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Orthognathic surgery refers to the surgical repositioning of the maxilla, mandible, and the dentoalveolar segments. I think orthognathic is also used to achieve facial and occlusal balance. One or more segments of the jaw can be simultaneously repositioned to treat various types of jaw deformities. Since I am born with prognathic mandible and hypoplastic maxilla, I asked a lot about this operation. I want to know something about pre-operative diagnosis and preparing for orthognatic.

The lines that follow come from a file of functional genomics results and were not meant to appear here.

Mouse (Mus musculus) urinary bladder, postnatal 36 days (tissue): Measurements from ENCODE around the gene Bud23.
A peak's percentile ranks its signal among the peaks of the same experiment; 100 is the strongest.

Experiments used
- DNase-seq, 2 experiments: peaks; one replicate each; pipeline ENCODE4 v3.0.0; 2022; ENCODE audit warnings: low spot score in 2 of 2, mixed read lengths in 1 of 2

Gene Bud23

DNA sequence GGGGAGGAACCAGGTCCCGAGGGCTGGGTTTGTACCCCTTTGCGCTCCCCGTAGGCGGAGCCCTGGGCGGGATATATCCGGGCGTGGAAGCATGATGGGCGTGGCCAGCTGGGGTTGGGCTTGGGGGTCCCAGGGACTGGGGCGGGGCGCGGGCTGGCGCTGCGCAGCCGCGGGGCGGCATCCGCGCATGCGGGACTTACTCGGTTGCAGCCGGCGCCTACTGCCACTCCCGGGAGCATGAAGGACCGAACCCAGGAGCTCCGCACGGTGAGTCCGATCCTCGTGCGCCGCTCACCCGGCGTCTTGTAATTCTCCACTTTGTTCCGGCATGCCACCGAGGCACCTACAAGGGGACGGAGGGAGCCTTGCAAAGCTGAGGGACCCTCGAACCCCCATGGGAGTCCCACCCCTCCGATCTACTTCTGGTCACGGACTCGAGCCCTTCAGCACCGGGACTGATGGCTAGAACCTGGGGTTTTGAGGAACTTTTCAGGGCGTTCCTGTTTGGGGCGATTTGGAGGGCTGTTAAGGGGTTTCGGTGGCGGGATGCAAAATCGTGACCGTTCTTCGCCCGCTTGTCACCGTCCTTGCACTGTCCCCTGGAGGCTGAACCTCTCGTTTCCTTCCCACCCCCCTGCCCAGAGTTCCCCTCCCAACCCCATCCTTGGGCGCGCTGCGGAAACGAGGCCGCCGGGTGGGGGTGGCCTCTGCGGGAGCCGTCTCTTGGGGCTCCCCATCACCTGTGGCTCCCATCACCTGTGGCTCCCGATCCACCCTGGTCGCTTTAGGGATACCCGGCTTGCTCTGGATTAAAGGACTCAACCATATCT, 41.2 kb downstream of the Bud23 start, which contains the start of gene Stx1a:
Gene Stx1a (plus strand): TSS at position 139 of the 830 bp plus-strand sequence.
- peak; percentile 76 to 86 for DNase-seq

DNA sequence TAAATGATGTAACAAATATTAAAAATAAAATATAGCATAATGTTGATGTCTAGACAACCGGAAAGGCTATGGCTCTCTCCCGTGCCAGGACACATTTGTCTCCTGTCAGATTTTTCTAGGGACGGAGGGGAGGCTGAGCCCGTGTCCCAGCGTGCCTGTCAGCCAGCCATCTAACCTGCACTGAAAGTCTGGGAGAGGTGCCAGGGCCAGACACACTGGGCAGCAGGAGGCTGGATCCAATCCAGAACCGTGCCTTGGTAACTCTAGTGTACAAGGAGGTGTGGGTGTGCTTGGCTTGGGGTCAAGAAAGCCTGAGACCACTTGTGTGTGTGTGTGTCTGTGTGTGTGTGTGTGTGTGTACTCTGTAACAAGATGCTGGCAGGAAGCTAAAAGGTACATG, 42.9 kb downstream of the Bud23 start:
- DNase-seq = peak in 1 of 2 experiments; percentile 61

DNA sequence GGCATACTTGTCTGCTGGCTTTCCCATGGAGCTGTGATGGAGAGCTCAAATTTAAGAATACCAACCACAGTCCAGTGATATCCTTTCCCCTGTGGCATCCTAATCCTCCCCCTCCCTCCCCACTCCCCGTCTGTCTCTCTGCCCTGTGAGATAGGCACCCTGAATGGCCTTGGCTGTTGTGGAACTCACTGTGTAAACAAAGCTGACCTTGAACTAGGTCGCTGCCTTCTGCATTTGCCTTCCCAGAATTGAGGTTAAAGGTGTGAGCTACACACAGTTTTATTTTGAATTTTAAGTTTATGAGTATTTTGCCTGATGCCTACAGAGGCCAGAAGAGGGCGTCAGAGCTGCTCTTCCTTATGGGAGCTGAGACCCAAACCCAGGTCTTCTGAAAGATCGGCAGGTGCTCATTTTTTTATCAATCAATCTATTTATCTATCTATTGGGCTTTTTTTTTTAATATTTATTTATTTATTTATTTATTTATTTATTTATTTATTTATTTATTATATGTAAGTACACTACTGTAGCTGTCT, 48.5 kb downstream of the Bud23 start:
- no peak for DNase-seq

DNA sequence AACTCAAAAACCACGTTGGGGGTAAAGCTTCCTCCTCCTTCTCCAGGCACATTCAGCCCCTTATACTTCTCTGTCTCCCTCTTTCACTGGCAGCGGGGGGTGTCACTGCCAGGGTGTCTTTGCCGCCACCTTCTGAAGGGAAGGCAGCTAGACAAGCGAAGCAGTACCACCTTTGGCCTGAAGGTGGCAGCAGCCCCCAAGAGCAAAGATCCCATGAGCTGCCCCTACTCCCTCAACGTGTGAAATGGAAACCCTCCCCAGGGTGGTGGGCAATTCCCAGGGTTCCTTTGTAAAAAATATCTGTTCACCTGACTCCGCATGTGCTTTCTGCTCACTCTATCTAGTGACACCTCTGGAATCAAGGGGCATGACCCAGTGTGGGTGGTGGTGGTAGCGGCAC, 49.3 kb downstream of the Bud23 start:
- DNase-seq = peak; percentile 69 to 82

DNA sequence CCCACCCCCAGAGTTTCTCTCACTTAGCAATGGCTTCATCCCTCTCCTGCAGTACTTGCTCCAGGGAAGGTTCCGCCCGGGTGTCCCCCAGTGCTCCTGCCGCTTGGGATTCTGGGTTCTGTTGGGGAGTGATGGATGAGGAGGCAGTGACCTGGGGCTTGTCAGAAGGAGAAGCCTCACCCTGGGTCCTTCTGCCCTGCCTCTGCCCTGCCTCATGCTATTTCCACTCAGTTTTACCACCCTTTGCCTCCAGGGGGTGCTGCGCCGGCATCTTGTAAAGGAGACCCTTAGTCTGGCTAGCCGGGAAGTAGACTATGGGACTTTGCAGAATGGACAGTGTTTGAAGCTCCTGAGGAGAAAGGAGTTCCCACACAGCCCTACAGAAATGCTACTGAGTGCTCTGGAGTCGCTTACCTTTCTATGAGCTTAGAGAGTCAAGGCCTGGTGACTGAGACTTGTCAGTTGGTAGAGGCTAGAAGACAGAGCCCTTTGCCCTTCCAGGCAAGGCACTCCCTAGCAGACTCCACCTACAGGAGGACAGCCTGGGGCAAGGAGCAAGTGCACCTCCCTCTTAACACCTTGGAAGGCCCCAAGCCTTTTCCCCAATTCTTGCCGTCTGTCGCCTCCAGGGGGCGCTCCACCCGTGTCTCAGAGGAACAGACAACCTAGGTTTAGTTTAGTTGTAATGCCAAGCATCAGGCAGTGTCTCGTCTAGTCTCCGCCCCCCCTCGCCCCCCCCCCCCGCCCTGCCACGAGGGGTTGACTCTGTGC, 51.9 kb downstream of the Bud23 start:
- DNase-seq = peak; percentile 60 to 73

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Preoperative diagnosis and planning for orthognatic surgery includes a photographic analysis and a complete orthognathic work-up. Here are involved cephalometric and panorex radiographs, dental impressions, and models. This is done by the Pedodontist and Orthodontist in coordination with the craniofacial surgeon. All findings are analyzed and pre-surgical model surgery performed to ascertain the feasibility of the various treatment options. Additionally, computer analysis is done pre-surgically by the craniofacial surgeon to simulate surgical results. Computer analysis provides the craniofacial team with visual information and numerical data that is a compilation of many time-consuming calculations. Usually, pre-surgical orthodontics is necessary to straighten the teeth and align the arches. That should be done so that a stable occlusion can be obtained post-operatively, while orthodontics following surgery is frequently required to revise minor occlusal discrepancies. Orthognathic surgery is often delayed until after all of the permanent teeth have erupted. That is often, unless medical conditions necessitate that the surgery be performed earlier. In adult patients, orthognathic surgery can be combined with soft tissue contouring to improve the aesthetic results after operation.
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